Finishing your PhD is a strange experience. When you’re doing it, it feels like an eternity, almost like it will never end. But when it does finish it kind of ‘creeps’ up on you, out of nowhere, as if you didn’t expect it to end this soon. As we all know, PhDs are not a permanent career path. Sure, you may go on to pursue an academic career as a post-doc or other academic position. But nonetheless, your PhD needs to come to an end. We all embark on a PhD with this finish line in mind (sort of). For much of the journey however, the attachment to the ‘PhD student’ title becomes very intense.
Being a PhD student ultimately makes up part of your identity, which is also why finishing a PhD is quite a bitter pill to swallow. You have to re-arrange your self-perception almost to figure out who you are again. This is also one of the biggest barriers when it comes to career transitioning into industry and also leaving academia. When we reach this point theirs a lot of stress and anxiety in the air, mainly due to sourcing or finding the next job. What happens if we pick the wrong one? For most, the career choice won’t be in academia, even though this is everyone’s initial plan. Because of how competitive the post-PhD job market is, everyone should consider non-academic career paths. But this is where the fear sets in.
Leaving an academic career behind, or even diving into the unknown and career changing is a really big decision to make. It’s also not clear what to do if you’re torn between different options or aren’t familiar with how the rest of the working world (i.e., industry) operates. Furthermore, post-docs are so competitive that the goal shifts slightly and it’s more about finding a post-doc position, not necessarily the one that is right for you. Because of how important or big this decision feels, the margin for error, to get it wrong, feels extremely small. PhDs are typically perfectionists, and the thought of taking the ‘wrong’ job or career is a fear we all experience. For most though, the fear of selecting the ‘wrong’ career/job is disproportionate the reality of the situation – we worry more than we should. Of course, careers you apply for should be given some deliberation and consideration. On the most part, because of your versatility as a PhD student and all the transferable skills you possess, it’s important to think about how these skills can map onto different professions. More importantly, you should consider what kind of career will align with your personal values. This involves thinking about what’s important to you. How many hours a week do you want to work? How much work-life balance do you want? What are your post-PhD salary goals? What will make you excited to get up on Monday mornings? What career will enable you to reach your full potential? So on and so forth.
Because of all these deeply important questions we feel as though we have to get this post-PhD career decision right first time. However, this isn’t the case. Say you do get it wrong, that you hate the next job you take, what will you do about it? You can just change again! Furthermore, it’s also deeply important to know what the ‘wrong’ careers are for you. Candidates that embark on and complete a PhD often have minimal exposure to other career paths or industries. For most, academia is all they know or are familiar with. How do you know that academia is right for you if you haven’t explored other opportunities? How do you know other careers are wrong for you if you’ve never done them? Think of yourself as an explorer. As mentioned above, you should definitely give it some consideration and deliberation on what to do next after your PhD. But you should not cripple yourself into not making a decision through fears of getting it wrong. We want to adopt a growth mindset when job hunting and move toward growing and learning, not sticking to what’s comfortable – even if we know it isn’t ideal for us.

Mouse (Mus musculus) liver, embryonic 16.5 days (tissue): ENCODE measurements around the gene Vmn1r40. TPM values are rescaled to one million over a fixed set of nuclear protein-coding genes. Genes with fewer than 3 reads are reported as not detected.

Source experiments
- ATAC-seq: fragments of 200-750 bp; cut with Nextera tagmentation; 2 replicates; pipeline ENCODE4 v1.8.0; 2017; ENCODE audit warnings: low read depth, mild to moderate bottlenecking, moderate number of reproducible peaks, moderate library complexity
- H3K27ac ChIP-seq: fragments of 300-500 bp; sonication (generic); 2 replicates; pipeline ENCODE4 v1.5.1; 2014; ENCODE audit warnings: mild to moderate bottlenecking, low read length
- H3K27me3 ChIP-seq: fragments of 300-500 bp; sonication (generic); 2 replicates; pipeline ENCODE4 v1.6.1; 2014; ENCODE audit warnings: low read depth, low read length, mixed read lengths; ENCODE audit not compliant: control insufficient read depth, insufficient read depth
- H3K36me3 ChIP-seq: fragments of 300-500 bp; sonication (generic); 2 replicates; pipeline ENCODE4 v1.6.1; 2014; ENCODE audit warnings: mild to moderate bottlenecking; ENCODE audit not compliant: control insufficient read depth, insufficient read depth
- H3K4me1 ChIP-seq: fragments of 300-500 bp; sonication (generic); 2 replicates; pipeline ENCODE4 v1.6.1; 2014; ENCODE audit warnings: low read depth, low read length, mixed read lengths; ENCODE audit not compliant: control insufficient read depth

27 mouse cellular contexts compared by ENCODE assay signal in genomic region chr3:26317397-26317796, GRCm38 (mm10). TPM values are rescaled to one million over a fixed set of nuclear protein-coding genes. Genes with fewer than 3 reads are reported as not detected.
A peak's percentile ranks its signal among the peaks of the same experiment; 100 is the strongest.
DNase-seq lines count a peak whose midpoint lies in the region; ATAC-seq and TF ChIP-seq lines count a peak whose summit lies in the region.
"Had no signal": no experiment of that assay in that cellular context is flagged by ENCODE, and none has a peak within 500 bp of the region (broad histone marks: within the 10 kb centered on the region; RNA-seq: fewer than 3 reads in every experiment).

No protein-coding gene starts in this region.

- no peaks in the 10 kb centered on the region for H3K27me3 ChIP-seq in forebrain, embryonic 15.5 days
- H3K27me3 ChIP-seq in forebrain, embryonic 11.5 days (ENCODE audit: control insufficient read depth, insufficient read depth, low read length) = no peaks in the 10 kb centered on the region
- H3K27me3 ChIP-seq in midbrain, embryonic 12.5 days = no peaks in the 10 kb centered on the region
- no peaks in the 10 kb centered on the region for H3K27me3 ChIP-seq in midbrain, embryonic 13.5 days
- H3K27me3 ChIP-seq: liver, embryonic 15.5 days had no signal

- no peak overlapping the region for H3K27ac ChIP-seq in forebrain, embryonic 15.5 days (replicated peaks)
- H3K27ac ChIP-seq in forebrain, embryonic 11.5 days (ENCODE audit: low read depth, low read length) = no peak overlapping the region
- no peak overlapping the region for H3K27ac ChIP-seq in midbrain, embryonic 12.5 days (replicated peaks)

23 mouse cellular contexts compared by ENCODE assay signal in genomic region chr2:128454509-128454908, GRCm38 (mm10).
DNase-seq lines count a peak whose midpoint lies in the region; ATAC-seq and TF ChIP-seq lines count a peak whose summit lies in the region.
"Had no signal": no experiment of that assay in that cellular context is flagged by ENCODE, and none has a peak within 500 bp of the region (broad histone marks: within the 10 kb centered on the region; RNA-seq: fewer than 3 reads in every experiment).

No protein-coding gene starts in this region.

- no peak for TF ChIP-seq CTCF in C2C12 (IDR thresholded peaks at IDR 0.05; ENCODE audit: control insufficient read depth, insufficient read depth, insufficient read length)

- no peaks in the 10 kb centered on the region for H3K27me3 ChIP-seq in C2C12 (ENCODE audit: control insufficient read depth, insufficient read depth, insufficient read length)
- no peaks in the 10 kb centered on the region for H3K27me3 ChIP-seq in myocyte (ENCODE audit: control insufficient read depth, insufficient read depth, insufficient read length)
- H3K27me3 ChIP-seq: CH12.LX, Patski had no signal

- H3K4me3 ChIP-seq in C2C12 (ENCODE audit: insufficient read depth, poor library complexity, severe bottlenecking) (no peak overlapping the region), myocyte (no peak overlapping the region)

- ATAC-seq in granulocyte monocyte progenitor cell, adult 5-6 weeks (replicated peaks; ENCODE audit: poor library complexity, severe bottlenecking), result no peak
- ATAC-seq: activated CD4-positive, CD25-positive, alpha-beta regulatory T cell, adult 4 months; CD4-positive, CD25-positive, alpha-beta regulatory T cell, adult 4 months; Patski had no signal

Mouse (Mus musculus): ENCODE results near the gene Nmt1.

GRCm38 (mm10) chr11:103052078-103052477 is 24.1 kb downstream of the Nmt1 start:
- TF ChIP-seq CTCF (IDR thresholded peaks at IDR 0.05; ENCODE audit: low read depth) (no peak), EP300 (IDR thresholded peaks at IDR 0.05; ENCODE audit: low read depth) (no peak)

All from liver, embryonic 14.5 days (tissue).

Making wrong decisions is part of adulting and that experience we have to go through to reach the end point we desire. This is no different for your career. Trying different careers out is acceptable. Knowing what careers you hate can assist you with moving you towards the one you love. Otherwise, you’re just shooting blind in the dark. Similarly, it’s statistically more probable that you will enjoy multiple things equally. It’s sort of counter intuitive to believe that you were put on the earth to have one purpose or to have one passion. Humans are complex, you’re likely to have multiple passions. This makes even more sense when you think about your transferable skills, because you can problem solve, write, teach, learn fast and more, you’re going to be able to do lots of different careers. Whether that be entrepreneurship, consultancy, project management, you name it, you can do them all, and you might like them all equally. Worst case scenario, if you don’t, you can just try something else. This is probably one of the key selling points for having a PhD, it’s versatility and applicability to almost every career sector on the job market.
Once you realise that making mistakes is possible, probable, and ultimately important as it allows you to move towards your final destination you won’t worry so much about picking the ‘wrong’ career after your PhD. It’s an invaluable learning experience, and if you do get it wrong – nothing it is stopping you from changing again. All in all, is a learning experience ever a wrong decision after all?
The world really is your oyster.
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